A suicide bomber killed at least 25 people, many of them police, in the eastern Pakistani city of Lahore on Monday, officials said, an attack which shattered a period of relative calm in Pakistan's second-largest city.
The Pakistani Taliban claimed responsibility for the attack which wrought carnage near the Lahore Technology Park in the centre of the city. Police deployed to clear street vendors from the area had been targeted, a police official said.
"We suspect that he (the suicide bomber) came on a motorcycle and he rammed it into a police checkpoint," Lahore police operations chief Haider Ashraf said.
Rescue workers shifted the wounded to hospital and police officers cordoned off the bomb site as army troops also arrived at the scene.[caption id="attachment_112552" align="aligncenter" width="800"] Rescue workers and policemen gather after a suicide blast in Lahore, Pakistan July 24, 2017 REUTERS[/caption]
"The death toll we have now is 25 dead and 52 are wounded," said Jam Sajjad Hussain, spokesman for the Rescue 1122 service.
A wounded man sitting on the roadside was shown crying in pain on television amidst cars and motorcycles mangled by the blast.
The bombing was claimed by the Tehreek-e-Taliban, also known as the Pakistani Taliban, in a message sent to the media by spokesman Muhammad Khurassani. The Pakistani Taliban are loosely allied with Afghanistan's Taliban insurgents but focus their attacks on the Pakistani government.
Bomb blasts by militants are common in Pakistan, especially in tribal areas bordering Afghanistan, but attacks in Lahore have become less frequent in recent years.
Haider Ashraf, deputy inspector general of Punjab police, said the blast was a suicide attack and "police were the target".
Interior Minister Chaudhry Nisar Ali Khan said the majority of those killed and wounded were police and warned the death toll could rise.
Prime Minister Nawaz Sharif condemned the blast in a statement and directed medical efforts for those injured.
Eyewitness Sher Dil, who works at an office close to the site of the explosion, said it blew out the windows of his office building.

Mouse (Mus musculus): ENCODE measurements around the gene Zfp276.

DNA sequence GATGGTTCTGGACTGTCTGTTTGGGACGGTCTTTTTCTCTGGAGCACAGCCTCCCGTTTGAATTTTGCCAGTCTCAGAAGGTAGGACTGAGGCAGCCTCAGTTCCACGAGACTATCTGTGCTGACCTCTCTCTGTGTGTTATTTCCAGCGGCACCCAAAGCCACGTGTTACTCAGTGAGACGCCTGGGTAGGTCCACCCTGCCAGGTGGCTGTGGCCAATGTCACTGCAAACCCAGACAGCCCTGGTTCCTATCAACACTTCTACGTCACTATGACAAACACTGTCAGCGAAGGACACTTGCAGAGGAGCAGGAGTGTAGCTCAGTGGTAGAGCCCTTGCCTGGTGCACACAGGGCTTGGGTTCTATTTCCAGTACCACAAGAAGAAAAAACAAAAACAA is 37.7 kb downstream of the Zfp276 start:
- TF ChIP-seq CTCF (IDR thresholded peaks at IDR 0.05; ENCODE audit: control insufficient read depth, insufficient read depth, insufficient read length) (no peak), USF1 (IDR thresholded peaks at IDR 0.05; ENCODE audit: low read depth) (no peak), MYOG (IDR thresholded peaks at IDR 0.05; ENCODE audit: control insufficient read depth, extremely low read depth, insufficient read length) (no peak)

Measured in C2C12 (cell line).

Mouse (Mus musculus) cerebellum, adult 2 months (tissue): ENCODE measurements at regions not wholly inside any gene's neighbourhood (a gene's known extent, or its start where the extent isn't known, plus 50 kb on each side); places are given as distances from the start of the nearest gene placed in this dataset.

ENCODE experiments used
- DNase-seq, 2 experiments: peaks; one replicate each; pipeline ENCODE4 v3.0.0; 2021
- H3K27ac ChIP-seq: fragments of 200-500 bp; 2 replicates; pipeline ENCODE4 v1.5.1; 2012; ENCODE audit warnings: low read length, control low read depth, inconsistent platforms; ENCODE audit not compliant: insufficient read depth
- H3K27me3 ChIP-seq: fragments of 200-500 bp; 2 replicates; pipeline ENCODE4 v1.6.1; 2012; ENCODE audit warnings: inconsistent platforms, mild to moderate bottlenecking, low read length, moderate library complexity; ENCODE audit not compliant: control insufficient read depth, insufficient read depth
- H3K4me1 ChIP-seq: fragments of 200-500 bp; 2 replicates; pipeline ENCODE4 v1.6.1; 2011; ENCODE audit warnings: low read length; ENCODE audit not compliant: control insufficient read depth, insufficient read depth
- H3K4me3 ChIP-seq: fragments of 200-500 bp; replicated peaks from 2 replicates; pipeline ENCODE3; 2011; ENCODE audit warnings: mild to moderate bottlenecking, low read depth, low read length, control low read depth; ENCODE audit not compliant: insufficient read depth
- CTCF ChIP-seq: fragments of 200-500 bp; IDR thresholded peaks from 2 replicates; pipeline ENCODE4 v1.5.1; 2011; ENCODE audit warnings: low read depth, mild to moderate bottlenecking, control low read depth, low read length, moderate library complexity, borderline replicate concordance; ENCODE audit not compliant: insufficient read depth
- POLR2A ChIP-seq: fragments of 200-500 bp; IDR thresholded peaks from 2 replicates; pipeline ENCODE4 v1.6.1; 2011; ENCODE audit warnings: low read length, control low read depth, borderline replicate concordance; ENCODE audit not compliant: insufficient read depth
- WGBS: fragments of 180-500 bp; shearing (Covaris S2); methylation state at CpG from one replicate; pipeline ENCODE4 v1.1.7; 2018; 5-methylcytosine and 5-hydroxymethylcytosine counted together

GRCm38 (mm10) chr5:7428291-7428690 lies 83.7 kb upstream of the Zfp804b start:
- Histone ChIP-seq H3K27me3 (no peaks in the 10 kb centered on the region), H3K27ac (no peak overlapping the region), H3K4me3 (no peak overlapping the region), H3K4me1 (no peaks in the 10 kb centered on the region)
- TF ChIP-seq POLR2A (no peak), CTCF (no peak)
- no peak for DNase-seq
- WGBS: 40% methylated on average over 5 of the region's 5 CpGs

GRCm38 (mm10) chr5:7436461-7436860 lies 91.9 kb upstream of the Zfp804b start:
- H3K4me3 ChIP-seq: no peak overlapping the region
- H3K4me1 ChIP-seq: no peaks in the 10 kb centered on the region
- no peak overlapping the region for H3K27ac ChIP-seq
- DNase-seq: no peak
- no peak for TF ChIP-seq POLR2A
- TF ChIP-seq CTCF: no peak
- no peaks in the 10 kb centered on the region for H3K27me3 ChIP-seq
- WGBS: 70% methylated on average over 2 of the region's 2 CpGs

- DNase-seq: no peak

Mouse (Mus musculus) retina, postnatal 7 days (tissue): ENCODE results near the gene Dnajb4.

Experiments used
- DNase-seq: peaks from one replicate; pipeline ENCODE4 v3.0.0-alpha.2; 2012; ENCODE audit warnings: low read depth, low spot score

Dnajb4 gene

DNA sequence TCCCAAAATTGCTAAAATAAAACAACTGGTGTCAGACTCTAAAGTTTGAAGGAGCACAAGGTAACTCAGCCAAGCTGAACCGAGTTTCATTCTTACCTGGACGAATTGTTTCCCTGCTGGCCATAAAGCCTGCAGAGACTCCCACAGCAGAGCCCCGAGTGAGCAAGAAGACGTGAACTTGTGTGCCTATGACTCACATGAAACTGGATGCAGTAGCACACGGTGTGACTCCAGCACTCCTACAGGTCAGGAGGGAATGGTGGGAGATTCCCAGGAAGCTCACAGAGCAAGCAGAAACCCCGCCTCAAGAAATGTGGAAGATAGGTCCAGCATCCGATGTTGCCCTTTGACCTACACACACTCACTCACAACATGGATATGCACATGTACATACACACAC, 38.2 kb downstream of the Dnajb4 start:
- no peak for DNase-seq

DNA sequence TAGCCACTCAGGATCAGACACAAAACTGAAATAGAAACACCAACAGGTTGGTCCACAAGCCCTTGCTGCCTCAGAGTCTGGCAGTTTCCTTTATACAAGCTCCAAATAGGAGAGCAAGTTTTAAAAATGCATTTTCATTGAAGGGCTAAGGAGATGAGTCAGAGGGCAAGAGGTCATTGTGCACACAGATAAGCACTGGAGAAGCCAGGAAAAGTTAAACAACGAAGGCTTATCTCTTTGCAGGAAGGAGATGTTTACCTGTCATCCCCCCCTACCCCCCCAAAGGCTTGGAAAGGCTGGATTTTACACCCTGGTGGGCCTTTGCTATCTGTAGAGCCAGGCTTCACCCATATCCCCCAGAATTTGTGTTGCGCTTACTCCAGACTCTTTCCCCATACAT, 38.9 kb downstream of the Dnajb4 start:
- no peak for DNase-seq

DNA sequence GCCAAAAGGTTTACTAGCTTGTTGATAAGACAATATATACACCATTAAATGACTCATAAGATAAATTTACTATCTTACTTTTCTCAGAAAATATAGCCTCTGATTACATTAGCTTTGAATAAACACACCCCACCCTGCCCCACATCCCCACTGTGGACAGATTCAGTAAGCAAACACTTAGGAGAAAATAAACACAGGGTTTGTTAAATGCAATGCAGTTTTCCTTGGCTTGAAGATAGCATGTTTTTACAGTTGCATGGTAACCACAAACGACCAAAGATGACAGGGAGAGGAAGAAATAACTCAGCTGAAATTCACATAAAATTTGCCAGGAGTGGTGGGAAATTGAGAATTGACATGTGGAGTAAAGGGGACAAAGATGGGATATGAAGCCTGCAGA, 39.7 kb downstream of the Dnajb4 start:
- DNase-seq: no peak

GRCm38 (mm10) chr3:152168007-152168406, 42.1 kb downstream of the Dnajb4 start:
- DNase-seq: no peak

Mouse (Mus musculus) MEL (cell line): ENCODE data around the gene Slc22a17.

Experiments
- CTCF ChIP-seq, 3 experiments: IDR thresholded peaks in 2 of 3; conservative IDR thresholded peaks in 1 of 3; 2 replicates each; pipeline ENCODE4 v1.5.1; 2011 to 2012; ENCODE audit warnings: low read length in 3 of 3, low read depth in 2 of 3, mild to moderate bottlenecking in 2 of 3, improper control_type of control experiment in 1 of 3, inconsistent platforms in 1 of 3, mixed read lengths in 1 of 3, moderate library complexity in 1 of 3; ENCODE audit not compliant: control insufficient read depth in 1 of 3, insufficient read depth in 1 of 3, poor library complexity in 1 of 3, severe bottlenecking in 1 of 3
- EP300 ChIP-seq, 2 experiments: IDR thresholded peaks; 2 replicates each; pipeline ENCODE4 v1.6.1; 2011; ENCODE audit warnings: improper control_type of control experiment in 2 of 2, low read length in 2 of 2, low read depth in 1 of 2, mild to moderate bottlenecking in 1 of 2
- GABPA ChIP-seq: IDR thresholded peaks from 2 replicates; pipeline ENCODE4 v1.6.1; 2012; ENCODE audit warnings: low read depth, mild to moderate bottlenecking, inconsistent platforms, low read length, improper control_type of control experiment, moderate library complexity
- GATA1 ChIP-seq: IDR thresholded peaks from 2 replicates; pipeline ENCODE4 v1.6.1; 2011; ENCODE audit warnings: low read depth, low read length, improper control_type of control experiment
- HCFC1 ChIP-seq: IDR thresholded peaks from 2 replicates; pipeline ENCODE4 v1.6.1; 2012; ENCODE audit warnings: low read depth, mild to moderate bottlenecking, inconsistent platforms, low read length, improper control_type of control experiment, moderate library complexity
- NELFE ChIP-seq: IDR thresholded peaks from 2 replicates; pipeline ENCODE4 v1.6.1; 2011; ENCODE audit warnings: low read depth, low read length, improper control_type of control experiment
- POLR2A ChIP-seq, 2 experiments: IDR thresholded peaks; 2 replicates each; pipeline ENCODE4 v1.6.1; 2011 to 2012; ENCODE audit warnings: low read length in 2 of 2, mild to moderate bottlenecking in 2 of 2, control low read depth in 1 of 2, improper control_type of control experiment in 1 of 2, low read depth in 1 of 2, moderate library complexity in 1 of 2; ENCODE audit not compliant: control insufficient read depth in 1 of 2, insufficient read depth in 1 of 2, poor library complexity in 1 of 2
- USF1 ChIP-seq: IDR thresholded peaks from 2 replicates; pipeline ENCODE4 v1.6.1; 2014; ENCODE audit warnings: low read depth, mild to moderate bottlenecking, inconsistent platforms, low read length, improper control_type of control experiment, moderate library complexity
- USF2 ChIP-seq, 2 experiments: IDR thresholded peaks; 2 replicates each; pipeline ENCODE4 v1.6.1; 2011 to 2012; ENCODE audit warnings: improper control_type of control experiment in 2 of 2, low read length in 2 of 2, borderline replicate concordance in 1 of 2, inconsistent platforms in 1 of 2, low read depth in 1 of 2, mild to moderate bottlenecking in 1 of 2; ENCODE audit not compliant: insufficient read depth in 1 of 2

"I was in my office when it all happened. It was a deafening blast, which shook the entire Arfa Karim Towers," Dil said.
Pakistan's president, prime minister and army chief all issued statements expressing condolences for the loss of life.
Lahore has been hit by significant militant attacks in Pakistan's more than decade-long war on extremism, but they have been less frequent in recent years.
The last major blast in the city was in March last year, when 75 were killed and hundreds injured in a bomb targeting Christians celebrating Easter Sunday in a park.
But the country was hit by a wave of attacks in February this year, including a bomb that killed 14 people in Lahore.
In April a further seven were killed in an attack in the city targeting a team that was carrying out the country's long overdue census.
After years of spiralling insecurity, the powerful army launched a crackdown on militancy in the wake of a brutal attack on a school in late 2014.
More than 150 people, most of them children, died in the Taliban-led assault in the northwestern city of Peshawar, the country's deadliest ever single attack.
It shook a country already grimly accustomed to atrocities and prompted the military to step up an operation in the tribal areas, where militants had previously operated with impunity.